Some studies in humans suggest that high DDT/DDE burdens may be associated with alterations in end points that are controlled by hormonal function, such as lactation, maintenance of pregnancy, and fertility. High blood levels of DDE during pregnancy have also been associated with increased odds of having a pre-term and small-for-gestational-age infants, and height abnormalities in children (ATSDR 2002).

Studies in animals have shown that DDT can also cause cancer, primarily in the liver. The possible association between exposure to DDT and various types of cancers in humans, particularly breast cancer, has been studied extensively. Thus far, no conclusive evidence links DDT and related compounds to cancer in humans (ATSDR 2002).

In residential land use, the health risk of DDT is assumed to be limited to direct ingestion of contaminated soil only. While soil ingestion is just one of several possible pathways (including inhalation, dermal, etc.), the theoretical added toxicity from the other pathways seems negligible. Results of both surface soil samples taken March 18, 2003 were far below ATSDR's Cancer Risk Evaluation Guide (CREG) of 2 ppm and ATSDR's Reference Dose Media Evaluation Guide (RMEG) of 30 ppm for a child (Table 3). Therefore, adverse health effects are not likely to occur.

Table 3. Range of DDT Contaminant Concentrations

Sample Area Concentration (ppm) ATSDR CREG (ppm) ATSDR RMEG, child (ppm)
Site #1: Release Area 0.023 2 30
Site #2: Fence Line 0.031 2 30

Dieldrin (C12-H8-Cl6-O)

From the 1950s until 1970, dieldrin was widely used as a pesticide for crops such as corn and cotton. Dieldrin was also used to control locusts and mosquitoes and as a wood preservative. Because of concerns about damage to the environment and potentially to human health, EPA banned all uses of dieldrin in 1974, except to control termites. In 1987, EPA banned all uses. EPA considers dieldrin to be a persistent, bioacculumative, toxic pollutant. Sunlight and bacteria biodegrade the related pesticide, aldrin, to dieldrin. Both pesticides bind tightly to soil and evaporate slowly. In both soil and water, dieldrin breaks down very slowly.

Dieldrin is widespread in the environment, but at very low levels. Ingestion of foods such as fish, shellfish, dairy products, and meat from affected areas is the most common source of dieldrin exposure.

Animals exposed to high levels of aldrin or dieldrin experienced nervous system effects. Oral exposure to lower levels for a long period of time also affected the liver and immune system. Whether dieldrin has the same immunosuppressive effect on humans is not known. Studies in animals give conflicting results regarding dieldrin's effect on reproduction, and whether it affects reproduction in humans is unknown.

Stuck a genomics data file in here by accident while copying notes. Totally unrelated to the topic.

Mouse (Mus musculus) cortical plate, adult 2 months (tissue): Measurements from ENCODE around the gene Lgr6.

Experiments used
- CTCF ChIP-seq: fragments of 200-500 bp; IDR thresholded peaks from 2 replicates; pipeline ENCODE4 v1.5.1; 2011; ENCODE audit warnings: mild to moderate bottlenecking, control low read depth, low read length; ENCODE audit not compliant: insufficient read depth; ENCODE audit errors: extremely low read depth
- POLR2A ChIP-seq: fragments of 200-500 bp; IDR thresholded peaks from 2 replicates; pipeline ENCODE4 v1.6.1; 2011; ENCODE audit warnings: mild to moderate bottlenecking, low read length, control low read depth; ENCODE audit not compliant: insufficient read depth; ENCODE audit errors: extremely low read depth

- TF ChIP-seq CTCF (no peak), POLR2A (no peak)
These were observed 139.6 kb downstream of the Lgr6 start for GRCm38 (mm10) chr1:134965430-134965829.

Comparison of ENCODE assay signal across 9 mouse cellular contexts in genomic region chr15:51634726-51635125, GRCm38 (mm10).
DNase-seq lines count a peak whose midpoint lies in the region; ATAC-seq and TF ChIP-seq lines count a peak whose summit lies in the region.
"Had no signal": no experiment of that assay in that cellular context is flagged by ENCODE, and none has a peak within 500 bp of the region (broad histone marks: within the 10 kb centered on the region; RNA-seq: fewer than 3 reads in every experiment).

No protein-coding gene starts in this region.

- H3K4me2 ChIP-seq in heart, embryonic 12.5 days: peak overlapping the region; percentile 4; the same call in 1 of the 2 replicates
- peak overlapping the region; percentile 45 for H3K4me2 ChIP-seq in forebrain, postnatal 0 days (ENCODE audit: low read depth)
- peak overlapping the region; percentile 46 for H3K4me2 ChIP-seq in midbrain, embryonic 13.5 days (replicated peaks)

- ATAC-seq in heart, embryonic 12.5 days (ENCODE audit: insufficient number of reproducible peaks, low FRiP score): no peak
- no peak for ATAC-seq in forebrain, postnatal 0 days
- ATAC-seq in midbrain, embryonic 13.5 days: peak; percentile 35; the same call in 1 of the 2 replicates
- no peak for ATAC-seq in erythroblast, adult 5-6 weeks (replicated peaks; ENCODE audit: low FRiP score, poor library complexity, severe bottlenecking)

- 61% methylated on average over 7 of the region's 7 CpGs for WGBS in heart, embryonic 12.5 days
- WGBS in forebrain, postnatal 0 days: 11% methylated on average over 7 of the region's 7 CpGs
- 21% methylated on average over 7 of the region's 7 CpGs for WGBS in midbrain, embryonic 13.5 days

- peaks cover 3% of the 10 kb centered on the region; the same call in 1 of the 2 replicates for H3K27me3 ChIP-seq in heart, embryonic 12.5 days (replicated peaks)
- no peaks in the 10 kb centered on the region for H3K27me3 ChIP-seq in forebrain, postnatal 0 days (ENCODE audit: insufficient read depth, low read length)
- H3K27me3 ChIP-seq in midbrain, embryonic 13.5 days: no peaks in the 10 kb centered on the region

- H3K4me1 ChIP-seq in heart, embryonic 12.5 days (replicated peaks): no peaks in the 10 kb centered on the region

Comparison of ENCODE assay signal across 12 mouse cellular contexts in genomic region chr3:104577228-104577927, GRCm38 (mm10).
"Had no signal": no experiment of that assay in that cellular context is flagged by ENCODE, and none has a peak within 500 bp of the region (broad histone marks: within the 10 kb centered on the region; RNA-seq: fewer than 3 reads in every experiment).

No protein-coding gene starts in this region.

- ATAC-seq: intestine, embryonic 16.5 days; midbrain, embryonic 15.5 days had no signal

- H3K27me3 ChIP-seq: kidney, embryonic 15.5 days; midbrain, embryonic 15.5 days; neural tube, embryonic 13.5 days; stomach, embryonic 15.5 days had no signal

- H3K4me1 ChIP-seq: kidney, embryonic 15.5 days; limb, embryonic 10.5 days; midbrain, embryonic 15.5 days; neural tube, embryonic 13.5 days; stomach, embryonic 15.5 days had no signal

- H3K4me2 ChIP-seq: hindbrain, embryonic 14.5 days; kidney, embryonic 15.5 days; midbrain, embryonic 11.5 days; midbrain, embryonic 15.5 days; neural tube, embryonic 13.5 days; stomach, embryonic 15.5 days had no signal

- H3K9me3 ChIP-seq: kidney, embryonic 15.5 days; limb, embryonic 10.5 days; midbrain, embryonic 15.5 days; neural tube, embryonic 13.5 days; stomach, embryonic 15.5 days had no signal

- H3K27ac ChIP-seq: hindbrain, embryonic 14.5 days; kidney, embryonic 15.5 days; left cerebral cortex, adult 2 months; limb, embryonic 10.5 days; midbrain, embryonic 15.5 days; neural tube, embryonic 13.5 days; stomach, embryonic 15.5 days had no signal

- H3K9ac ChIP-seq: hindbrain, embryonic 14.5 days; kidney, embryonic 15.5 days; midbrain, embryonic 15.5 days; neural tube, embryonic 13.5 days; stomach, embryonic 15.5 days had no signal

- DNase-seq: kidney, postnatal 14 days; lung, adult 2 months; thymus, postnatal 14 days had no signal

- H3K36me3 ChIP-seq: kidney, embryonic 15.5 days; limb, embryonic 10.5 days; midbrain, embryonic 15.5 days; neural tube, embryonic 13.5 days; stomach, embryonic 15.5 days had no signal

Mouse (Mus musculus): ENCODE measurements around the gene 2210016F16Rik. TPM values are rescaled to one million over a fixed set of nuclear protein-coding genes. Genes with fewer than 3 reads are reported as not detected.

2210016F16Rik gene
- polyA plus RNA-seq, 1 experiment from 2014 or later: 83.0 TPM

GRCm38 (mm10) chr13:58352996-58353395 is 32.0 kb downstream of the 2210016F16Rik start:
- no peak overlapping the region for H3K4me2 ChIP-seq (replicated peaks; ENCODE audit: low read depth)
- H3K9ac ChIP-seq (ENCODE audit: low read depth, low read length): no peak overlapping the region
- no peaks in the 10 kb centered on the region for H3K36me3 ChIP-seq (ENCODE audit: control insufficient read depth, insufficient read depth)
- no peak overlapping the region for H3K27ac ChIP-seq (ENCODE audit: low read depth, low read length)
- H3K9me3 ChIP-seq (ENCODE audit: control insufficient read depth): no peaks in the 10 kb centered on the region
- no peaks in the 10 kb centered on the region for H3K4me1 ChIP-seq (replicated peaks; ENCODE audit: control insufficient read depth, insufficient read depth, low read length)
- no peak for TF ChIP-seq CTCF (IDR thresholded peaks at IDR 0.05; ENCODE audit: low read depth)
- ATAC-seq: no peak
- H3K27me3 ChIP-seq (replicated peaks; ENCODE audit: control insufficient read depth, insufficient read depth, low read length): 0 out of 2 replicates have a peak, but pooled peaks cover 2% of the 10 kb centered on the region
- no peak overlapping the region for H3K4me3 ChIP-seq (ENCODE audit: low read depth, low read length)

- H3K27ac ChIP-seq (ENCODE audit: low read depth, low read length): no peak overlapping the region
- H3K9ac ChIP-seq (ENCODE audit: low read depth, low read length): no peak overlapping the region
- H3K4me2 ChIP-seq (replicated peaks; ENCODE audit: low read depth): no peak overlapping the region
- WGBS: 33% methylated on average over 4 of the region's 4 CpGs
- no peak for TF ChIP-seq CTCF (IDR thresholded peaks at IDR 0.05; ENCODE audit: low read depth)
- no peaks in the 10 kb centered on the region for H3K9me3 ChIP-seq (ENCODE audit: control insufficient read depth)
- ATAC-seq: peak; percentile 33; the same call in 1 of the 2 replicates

No conclusive evidence shows that aldrin or dieldrin causes cancer in humans. Studies indicate they can cause liver cancer in mice. The International Agency for Research on Cancer (IARC) has determined that aldrin and dieldrin are not classifiable as human carcinogens. The EPA has determined that aldrin and dieldrin are probable carcinogens, however, based on studies in mice (ATSDR 2000).

In residential land use, the risk of dieldrin and aldrin exposure is assumed to be limited to direct ingestion of contaminated soil only. While soil ingestion is just one of several possible pathways (including inhalation, dermal, etc.), the possibility of added toxicity from the other pathways seems negligible. Results of both surface soil samples taken March 18, 2003 were slightly above ATSDR's Environmental Media Evaluation Guide (EMEG) of 3 ppm for chronic exposure of a child (Table 4).

One sample was slightly above ATSDR's Cancer Risk Evaluation Guide (CREG) of 0.04 ppm for a child. The CREG represents a theoretical risk of one excess cancer in a million people; in this case, the higher concentration of dieldrin found (0.15 ppm) represents a theoretical risk of 3.8 excess cancers in a million people. Although this risk is slightly greater, it is based on two samples and is below the acceptable level for chronic exposure.

Table 4. Range of Dieldrin Contaminant Concentrations

Sample Area Concentrations (ppm) ATSDR CREG, child (ppm) ATSDR Chronic EMEG, child (ppm)
Site #1: Release Area 0.055 0.04 3
Site #2: Fence Line 0.150 0.04 3